Talk:Vernam cipher

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(Moved from User talk:ArnoldReinhold)

Why did you make Vernam cipher a redirect? This form of stream cipher is very popular and deserves an article of its own. The problem at the moment is that stream cipher seems to be partially written to suggest that all stream ciphers are Vernam ciphers; an article specifically to address Vernam ciphers seems like an essential part of fixing this. ciphergoth 16:44, 2004 Nov 23 (UTC)

Yeah, I think moving material in the other direction might be a better solution, that is, trim down the discussion of the details of the Vernam cipher in Gilbert Vernam and have it in Vernam cipher instead; Gilbert Vernam can then focus on being biographical. — Matt 17:01, 23 Nov 2004 (UTC)

I was working on the Gilbert Vernam article and I don't think there is enough material for two articles and also the material in each article seems very relevant to the other. I wouldn't argue with Vernam cipher being the main article and Gilbert Vernam the redirect. Then if there is more biographical info on him, that could be expanded. What distinction you (ciphergoth) want to make between stream cipher and Vernam cipher? Vernam's patent arguably covers all electronic stream ciphers. But whatever clarification is needed could be made in either place. --agr 17:12, 23 Nov 2004 (UTC)

A stream cipher is any cipher that can encrypt a variable length message. WAKE is a stream cipher; CBC mode constructs a stream cipher from a block cipher. A Vernam cipher is a stream cipher that XORs the plaintext with the output of a CPRNG. A Vernam cipher is provably as strong as the underlying CPRNG; if the CPRNGs output cannot be distinguished from random, then no information about the plaintext can be recovered. ciphergoth 20:55, 2004 Nov 23 (UTC)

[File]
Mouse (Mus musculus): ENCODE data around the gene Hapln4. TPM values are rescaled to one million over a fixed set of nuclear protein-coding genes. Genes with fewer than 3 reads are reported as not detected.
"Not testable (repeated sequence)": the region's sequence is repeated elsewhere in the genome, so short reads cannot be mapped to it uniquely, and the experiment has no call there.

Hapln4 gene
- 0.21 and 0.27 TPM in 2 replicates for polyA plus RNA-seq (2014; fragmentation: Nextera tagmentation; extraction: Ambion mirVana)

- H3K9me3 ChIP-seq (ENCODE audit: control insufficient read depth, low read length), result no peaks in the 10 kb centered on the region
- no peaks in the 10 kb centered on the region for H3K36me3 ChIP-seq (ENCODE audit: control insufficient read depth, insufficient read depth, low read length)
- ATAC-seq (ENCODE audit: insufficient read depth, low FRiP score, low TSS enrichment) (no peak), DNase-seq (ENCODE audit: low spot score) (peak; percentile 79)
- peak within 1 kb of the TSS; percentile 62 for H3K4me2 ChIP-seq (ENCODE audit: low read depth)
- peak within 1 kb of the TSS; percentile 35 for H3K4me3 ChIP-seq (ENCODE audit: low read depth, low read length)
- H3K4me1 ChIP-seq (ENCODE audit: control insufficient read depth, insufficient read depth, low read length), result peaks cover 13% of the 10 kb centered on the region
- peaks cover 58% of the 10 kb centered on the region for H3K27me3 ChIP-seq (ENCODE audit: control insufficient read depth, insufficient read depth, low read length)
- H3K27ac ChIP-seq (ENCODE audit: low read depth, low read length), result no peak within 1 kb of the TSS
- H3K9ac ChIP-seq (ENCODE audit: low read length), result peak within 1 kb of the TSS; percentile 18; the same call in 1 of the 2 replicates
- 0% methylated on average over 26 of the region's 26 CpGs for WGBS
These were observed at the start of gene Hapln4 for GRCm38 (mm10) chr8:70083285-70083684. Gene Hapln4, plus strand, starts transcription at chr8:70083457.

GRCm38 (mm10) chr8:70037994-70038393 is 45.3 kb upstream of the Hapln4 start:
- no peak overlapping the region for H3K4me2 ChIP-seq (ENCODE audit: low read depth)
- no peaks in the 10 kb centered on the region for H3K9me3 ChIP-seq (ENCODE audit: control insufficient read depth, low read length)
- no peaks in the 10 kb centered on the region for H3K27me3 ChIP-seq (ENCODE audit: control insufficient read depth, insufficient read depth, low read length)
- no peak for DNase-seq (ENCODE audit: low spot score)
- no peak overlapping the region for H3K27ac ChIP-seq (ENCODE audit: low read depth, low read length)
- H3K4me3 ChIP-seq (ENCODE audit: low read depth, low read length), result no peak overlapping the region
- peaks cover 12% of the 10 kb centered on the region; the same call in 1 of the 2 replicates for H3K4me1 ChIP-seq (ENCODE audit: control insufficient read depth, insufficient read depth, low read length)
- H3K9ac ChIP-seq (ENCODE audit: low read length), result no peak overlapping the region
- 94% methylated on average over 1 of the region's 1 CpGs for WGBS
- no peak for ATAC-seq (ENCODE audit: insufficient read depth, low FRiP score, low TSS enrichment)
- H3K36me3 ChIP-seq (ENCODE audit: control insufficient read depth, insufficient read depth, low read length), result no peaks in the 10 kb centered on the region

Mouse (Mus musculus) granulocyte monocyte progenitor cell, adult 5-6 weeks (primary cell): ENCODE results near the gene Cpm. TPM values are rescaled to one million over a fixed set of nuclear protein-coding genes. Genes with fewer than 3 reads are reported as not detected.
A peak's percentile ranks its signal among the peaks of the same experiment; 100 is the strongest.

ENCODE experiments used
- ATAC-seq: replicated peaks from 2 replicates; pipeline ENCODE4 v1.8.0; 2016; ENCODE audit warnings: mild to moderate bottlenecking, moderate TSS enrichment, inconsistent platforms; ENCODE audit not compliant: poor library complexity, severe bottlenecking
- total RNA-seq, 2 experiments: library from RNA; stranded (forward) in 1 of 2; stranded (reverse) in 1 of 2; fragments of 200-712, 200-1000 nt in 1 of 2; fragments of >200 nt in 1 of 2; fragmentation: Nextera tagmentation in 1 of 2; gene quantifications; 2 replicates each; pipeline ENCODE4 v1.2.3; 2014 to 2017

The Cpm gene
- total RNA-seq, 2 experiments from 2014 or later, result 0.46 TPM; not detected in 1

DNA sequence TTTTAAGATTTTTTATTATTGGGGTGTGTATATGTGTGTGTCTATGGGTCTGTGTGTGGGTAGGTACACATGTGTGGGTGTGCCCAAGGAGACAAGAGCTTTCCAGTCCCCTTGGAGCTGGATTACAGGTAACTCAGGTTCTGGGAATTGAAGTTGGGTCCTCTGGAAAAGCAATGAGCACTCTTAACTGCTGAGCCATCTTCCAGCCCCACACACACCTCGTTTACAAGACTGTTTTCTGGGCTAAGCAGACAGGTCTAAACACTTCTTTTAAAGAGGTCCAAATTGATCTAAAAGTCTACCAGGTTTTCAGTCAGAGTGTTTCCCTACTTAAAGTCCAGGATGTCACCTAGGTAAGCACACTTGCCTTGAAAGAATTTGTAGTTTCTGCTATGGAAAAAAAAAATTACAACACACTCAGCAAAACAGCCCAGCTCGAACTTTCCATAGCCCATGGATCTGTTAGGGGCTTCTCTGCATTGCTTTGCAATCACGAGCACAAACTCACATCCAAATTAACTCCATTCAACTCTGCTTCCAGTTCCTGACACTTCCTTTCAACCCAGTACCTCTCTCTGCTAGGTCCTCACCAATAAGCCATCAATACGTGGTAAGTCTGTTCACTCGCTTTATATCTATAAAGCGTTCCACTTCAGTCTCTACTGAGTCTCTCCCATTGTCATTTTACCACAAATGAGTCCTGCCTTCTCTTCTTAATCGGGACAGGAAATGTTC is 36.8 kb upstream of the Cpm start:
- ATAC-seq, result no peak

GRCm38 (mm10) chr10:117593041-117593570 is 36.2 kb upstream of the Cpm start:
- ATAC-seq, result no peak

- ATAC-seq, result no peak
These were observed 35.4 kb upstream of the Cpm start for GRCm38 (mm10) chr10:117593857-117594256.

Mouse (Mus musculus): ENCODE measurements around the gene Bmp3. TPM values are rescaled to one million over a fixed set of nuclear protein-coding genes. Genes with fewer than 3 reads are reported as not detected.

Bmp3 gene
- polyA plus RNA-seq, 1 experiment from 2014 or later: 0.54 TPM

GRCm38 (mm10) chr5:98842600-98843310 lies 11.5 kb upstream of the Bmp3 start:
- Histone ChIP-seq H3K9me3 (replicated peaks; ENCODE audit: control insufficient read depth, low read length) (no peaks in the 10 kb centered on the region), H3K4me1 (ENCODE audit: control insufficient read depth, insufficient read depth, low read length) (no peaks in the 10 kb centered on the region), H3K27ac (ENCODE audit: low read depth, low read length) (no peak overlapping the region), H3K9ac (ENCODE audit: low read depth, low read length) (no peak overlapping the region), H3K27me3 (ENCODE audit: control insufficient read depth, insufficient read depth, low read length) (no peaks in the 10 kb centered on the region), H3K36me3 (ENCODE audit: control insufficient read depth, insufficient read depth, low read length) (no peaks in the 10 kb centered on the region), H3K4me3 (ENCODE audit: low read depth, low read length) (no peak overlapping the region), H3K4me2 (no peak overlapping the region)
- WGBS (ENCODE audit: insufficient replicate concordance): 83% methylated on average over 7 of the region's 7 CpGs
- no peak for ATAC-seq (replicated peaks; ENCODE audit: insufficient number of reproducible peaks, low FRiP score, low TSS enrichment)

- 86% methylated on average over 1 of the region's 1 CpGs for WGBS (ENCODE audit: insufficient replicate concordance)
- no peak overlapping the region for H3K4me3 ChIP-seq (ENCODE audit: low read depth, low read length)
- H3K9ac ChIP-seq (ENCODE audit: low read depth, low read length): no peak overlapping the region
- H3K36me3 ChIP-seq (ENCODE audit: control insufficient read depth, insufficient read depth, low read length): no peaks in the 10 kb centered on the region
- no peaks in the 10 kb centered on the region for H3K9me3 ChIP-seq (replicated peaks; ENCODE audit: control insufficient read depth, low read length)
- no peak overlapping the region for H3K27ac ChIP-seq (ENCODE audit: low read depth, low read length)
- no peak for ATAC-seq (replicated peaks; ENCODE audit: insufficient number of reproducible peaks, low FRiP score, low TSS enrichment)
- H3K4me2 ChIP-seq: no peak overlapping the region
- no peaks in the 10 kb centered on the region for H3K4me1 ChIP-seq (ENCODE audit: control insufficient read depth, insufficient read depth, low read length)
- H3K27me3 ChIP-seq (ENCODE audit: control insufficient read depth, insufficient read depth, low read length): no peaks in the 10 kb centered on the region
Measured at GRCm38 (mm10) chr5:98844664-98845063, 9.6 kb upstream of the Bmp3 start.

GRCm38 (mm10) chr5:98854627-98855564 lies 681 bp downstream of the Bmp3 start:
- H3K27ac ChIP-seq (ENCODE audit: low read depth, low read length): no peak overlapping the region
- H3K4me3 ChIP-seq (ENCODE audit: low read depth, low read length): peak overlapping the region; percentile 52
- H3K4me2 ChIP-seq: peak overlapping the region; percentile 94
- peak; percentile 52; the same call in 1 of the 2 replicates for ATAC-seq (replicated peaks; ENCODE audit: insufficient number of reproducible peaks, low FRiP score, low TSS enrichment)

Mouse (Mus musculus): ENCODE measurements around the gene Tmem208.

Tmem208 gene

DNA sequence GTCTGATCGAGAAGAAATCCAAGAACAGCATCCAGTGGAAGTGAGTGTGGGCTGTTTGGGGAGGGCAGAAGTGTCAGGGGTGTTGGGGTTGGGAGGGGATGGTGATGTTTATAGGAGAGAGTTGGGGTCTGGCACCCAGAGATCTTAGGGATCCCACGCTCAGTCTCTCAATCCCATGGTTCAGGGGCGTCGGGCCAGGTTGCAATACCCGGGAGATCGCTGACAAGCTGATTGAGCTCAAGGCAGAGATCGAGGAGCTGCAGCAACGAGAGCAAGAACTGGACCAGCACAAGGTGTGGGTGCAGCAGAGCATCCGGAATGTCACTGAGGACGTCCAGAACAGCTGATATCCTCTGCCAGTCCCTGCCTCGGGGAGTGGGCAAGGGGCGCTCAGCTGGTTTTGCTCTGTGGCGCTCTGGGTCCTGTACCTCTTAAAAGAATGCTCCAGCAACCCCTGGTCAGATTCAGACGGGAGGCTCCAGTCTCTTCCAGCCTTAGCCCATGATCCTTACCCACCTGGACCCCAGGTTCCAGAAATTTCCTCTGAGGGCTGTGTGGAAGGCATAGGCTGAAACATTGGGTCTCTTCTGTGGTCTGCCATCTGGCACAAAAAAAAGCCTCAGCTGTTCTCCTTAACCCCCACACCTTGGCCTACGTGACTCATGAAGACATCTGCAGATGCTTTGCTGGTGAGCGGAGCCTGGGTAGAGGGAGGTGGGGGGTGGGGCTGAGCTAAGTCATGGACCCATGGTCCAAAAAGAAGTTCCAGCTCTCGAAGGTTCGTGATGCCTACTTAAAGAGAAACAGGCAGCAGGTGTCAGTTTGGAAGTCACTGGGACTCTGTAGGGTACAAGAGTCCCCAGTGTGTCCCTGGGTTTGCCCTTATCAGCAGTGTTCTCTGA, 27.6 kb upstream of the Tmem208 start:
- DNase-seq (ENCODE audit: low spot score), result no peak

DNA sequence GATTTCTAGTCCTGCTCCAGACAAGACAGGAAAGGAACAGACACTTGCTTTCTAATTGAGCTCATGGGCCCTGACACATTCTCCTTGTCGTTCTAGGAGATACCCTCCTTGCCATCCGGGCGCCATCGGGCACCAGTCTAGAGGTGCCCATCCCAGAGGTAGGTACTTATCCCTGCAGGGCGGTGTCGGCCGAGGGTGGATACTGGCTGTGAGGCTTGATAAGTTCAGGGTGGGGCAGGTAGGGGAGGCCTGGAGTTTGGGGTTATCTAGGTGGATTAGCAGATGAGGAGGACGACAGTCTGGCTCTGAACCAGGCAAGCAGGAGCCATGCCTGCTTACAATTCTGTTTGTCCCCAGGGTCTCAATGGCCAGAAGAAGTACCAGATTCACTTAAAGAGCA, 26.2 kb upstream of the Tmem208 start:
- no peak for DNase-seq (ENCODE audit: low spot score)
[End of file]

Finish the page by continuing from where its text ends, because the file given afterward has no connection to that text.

Hmm...I'm not sure about this definition. A block cipher in ECB mode can encrypt a variable length message too, but it would be quite unconventional to describe it as a a stream cipher. In AC, Schneier goes for the definition of "Stream ciphers convert plaintext to ciphertext 1 bit at a time". — Matt 21:48, 23 Nov 2004 (UTC)
Well RC4 doesn't operate one bit at a time. I'd define a stream cipher as an algorithm the produces a string of bits equal in length to the plaintext to be combined with the plaintext it some reversable way producing ciphertext. It doesn't have to be XOR. A varient of RC4 where the cipher byte and the message byte are added mod 256 instead of XOR'd would still be a stream cipher in my book. And I can't see much daylight between any electronic stream cipher and what Vernam patented.--agr 05:16, 24 Nov 2004 (UTC)
ECB isn't a secure stream cipher so it doesn't see much discussion, but yes, it's increasingly common to refer to a chaining mode as a way of constructing a stream cipher given a block cipher. The reason is that this way, the phrase "stream cipher" can be given a precise mathematical meaning that can be reasoned about; we can define what a secure stream cipher is, and then prove that (eg) CBC or CTR mode construct a secure stream cipher given a secure block cipher. Equally, a Vernam cipher is a stream cipher constructed in a particular standard way from a CPRNG, and you can prove that a secure CPRNG results in a secure stream cipher. Applied Crypto was a groundbreaking book but the field has advanced a long way since then, and in large measure because of formalisations like this. ciphergoth 11:49, 2004 Nov 24 (UTC)